Understanding Negative Reinforcement

Trainers are often reluctant to keep negative reinforcement (Sr-) in their tool kits, and for good reason. There is a long history in animal training of applying and removing aversive stimuli to teach new behaviors. Trainers understand that aversive training methods come with potential fallout, primarily with respect to the emotional responses of the animals.

When used in common training procedures, an aversive stimulus is applied, and then the animal must do something to “turn off” the aversive stimulus. For example, a trainer may pull up on the leash (an event that serves as an antecedent or cue), wait for the dog to sit, and once sitting (desired behavior), release the tension in the leash on the dog’s neck (an event that serves as a consequence, specifically, a negative reinforcer).  Negative reinforcement used in this way can be effective in getting a dog to sit, but it creates a learner that is working to avoid aversive outcomes, not one that is working toward certain desirable outcomes.

Negative reinforcement occurs naturally in the environment. For example, if a dog is frightened of strangers approaching, but is prevented from escaping, the dog may behave aggressively because he has learned that strangers tend to retreat under these conditions. So, the stranger approaches (aversive antecedent stimulus), the dog lunges/barks/snaps (these behaviors are labeled as aggression), and the stranger leaves (negative reinforcer). The aggressive behaviors are more likely to occur because they produce the outcome the animal is working for—putting distance between themselves and the stranger.

Though both of these new behaviors have been created through negative reinforcement,  in one of these scenarios the reinforcer is artificially introduced by the trainer (pulling on the leash), while the other is formed via natural reinforcers in the environment (the stranger approaching the dog). This distinction becomes very important when you want to change these behaviors (or any existing behavior). Understanding the existing contingencies that have shaped this behavior initially is to recognize the most valuable reinforcer for that learner in that environment. For example, the dog aggresses to put distance between themselves and the stranger. The increased distance from the stranger in this context is what the dog is working for, and therefore is the maintaining reinforcer for the aggressive behavior.

One of the best ways to deal with aggression is to train alternative behaviors using differential reinforcement so that preferred behaviors are established to replace undesirable behaviors, emotionality is minimized, and, importantly, the original aversive stimulus is ultimately conditioned as a positive reinforcer. A humane way to use negative reinforcement is in a DRA procedure geared toward helping the animal create a positive association with the aversive stimulus that resulted in his problem behavior being negatively reinforced in the first place. Using the aggression towards strangers example, the discriminative stimulus is a stranger approaching. The DRA portion involves the stranger walking away (i.e. delivering the reinforcer) when the dog performs a different, safer behavior instead of going away when the dog behaves aggressively. The alternative (safer) behavior is now reinforced by the increasing distance of the stranger, (the maintaining reinforcer) instead of the aggressive behavior. As a result, the aggressive behavior diminishes and the appropriate behavior increases, all in the presence of the aversive stimulus.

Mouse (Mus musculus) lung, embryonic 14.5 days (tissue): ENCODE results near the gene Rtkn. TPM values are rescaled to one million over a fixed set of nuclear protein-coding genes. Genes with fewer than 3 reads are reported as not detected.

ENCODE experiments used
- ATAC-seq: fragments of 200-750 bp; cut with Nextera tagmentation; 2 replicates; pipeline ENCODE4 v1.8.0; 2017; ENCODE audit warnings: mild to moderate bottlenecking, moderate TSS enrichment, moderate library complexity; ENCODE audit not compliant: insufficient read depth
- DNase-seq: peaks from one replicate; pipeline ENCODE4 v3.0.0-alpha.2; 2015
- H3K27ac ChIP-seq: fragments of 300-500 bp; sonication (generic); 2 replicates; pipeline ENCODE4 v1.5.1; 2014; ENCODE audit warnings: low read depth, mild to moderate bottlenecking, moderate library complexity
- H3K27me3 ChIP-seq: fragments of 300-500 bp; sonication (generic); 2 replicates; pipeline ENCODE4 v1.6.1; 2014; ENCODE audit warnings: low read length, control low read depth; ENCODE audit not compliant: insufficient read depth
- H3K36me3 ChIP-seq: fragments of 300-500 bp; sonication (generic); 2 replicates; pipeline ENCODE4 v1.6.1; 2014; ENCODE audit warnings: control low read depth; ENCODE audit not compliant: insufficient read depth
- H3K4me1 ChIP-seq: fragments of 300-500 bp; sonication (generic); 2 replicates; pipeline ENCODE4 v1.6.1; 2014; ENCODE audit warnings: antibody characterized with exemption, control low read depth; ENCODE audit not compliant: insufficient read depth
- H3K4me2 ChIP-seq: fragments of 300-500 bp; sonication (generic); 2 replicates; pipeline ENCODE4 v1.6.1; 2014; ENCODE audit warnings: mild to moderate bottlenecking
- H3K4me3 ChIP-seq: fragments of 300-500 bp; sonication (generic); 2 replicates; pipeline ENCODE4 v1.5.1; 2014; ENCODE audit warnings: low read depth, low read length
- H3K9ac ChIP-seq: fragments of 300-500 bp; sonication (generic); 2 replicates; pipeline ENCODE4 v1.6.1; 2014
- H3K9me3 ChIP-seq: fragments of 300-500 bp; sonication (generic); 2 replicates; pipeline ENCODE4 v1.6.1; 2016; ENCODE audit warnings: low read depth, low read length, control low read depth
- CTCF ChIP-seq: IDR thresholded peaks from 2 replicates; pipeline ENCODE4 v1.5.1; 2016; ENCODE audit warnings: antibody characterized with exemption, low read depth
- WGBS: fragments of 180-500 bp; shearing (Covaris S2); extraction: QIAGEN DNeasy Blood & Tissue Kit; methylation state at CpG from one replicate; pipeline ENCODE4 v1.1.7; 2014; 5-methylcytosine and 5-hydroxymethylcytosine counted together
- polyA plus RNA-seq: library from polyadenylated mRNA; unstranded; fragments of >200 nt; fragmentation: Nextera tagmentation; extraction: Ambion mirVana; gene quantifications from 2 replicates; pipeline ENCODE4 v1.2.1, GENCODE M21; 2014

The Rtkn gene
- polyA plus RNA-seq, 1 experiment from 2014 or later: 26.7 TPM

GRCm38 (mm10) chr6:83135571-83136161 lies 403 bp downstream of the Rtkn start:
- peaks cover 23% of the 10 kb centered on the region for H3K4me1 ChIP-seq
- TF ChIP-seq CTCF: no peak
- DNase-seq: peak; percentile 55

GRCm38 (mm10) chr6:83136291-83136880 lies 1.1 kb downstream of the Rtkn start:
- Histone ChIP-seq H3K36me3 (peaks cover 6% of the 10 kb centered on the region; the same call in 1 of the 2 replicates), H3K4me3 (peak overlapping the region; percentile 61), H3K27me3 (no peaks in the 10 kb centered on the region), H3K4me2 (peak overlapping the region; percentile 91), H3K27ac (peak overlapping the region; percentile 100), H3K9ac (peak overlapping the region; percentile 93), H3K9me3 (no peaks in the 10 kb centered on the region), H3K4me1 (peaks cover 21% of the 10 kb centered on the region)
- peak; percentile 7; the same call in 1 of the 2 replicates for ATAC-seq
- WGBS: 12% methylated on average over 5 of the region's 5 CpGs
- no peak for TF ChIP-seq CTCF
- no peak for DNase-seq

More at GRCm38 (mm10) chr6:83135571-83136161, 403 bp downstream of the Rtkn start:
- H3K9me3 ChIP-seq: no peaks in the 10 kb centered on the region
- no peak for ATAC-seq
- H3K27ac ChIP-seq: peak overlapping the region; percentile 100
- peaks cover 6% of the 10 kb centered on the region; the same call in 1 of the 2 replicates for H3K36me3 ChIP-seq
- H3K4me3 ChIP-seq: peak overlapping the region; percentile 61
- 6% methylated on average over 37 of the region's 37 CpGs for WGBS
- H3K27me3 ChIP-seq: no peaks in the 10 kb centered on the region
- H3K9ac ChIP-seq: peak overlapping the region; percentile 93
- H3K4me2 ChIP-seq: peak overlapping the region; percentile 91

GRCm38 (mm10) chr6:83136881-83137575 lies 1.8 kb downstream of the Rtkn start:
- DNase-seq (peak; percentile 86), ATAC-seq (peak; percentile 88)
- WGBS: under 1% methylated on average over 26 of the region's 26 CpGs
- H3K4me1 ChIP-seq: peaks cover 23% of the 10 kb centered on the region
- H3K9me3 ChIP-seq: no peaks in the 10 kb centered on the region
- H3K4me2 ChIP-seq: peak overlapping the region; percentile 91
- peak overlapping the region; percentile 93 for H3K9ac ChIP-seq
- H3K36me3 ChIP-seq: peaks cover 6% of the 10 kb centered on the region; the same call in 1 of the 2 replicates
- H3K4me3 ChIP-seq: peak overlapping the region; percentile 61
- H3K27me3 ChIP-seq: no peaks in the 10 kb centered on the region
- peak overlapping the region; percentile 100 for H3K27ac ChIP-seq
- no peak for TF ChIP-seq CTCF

In summary, the use of negative reinforcement has been successfully used as a rehabilitation procedure when a behavior entered the learner’s repertoire as a result of negative reinforcement in the natural environment.[i], [ii], [iii]   When teaching a behavior that is new to the learner, or a known behavior under new stimulus conditions (e.g. a dog learning to sit upon hearing the word “Sit”), positive reinforcement is a more reliable tool that is likely to create a learner that is working to attain a desirable outcome, rather than working to avoid or escape aversive stimuli.

The discussion around negative reinforcement has been polarizing in the animal training world. There are negative reinforcement based techniques that can be detrimental to the animal’s wellbeing and behavior and to the human handler. However, when used to replace functional behaviors learned through negative reinforcement, it can be a humane approach to resolving challenging behavior problems.

[i] Snider, K. (2007, December) A Constructional Canine Aggression Treatment: Using a Negative Reinforcement Shaping Procedure With Dogs in Home and Community Settings. https://digital.library.unt.edu/ark:/67531/metadc5120/

[ii] Rentfro, A. (2012, May) Fearful to Friendly (F2F): a Constructional Fear Treatment for Domestic Cats Using a Negative Reinforcement Shaping Procedure in a Home Setting. https://digital.library.unt.edu/search/?q=Angela+rentfro&t=fulltext&sort=


[iii] Snider, K. (2018) Turning Fierce Dogs Friendly: Turning Fierce Dogs Friendly: Using Constructional Aggression Treatment to Rehabilitate Aggressive and Reactive Dogs, Fox Chapel, PA,  Companion House Books.